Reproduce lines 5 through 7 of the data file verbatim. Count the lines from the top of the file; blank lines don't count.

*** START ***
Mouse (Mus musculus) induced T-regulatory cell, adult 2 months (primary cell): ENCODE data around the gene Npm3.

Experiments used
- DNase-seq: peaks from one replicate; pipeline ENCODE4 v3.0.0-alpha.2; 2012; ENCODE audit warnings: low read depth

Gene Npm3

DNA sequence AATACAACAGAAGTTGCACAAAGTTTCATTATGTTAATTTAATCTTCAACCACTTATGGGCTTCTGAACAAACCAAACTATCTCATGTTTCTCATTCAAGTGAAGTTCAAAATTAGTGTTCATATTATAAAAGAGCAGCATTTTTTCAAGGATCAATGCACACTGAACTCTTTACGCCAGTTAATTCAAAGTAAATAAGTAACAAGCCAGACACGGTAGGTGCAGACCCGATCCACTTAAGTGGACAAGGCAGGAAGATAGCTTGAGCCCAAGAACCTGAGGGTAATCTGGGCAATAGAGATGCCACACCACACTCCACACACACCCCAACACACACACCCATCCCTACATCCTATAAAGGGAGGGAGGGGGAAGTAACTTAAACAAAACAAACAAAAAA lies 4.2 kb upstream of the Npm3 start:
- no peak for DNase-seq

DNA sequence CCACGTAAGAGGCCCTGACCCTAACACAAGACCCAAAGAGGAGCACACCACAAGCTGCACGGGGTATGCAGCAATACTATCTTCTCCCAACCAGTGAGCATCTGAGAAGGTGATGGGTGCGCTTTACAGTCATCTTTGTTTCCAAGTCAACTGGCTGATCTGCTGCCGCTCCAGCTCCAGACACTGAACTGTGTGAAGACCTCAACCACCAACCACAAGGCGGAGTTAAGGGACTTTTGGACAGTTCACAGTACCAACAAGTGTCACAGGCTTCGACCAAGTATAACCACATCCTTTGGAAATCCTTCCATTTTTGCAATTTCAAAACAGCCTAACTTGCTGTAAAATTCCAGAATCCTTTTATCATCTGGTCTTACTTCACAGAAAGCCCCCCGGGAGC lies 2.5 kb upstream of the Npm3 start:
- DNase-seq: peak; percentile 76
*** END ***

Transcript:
DNA sequence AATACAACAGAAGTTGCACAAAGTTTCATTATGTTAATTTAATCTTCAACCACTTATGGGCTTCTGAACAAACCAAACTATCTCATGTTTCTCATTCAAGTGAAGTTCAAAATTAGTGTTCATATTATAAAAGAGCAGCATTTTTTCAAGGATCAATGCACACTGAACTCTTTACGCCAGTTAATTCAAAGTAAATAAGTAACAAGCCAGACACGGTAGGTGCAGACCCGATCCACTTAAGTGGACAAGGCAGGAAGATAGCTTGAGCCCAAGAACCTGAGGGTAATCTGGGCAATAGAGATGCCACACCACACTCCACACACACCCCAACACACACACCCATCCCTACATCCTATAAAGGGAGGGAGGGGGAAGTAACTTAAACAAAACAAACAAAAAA lies 4.2 kb upstream of the Npm3 start:
- no peak for DNase-seq

DNA sequence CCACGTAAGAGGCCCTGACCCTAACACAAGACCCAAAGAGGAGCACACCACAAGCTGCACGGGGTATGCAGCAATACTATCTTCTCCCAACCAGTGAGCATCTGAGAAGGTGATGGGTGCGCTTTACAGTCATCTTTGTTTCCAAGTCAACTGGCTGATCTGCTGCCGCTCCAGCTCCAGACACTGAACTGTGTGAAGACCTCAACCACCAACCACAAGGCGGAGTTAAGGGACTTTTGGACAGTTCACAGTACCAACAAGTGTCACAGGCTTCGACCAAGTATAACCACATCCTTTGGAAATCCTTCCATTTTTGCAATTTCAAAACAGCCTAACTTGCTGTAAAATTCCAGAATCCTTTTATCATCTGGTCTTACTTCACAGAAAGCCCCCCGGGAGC lies 2.5 kb upstream of the Npm3 start: